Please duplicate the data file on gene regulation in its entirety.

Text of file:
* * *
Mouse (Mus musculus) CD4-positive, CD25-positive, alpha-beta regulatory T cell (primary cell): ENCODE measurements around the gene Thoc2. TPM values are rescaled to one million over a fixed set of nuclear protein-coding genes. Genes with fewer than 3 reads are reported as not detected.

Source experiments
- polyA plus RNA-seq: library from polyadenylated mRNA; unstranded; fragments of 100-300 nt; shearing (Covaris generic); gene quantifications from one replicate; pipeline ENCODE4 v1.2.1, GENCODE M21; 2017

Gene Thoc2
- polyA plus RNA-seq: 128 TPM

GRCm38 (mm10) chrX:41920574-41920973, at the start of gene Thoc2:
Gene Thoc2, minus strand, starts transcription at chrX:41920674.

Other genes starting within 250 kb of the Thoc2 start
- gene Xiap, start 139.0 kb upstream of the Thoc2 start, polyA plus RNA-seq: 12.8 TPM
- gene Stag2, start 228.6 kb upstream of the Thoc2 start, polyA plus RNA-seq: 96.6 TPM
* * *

Mouse (Mus musculus) CD4-positive, CD25-positive, alpha-beta regulatory T cell (primary cell): ENCODE measurements around the gene Thoc2. TPM values are rescaled to one million over a fixed set of nuclear protein-coding genes. Genes with fewer than 3 reads are reported as not detected.

Source experiments
- polyA plus RNA-seq: library from polyadenylated mRNA; unstranded; fragments of 100-300 nt; shearing (Covaris generic); gene quantifications from one replicate; pipeline ENCODE4 v1.2.1, GENCODE M21; 2017

Gene Thoc2
- polyA plus RNA-seq: 128 TPM

GRCm38 (mm10) chrX:41920574-41920973, at the start of gene Thoc2:
Gene Thoc2, minus strand, starts transcription at chrX:41920674.

Other genes starting within 250 kb of the Thoc2 start
- gene Xiap, start 139.0 kb upstream of the Thoc2 start, polyA plus RNA-seq: 12.8 TPM
- gene Stag2, start 228.6 kb upstream of the Thoc2 start, polyA plus RNA-seq: 96.6 TPM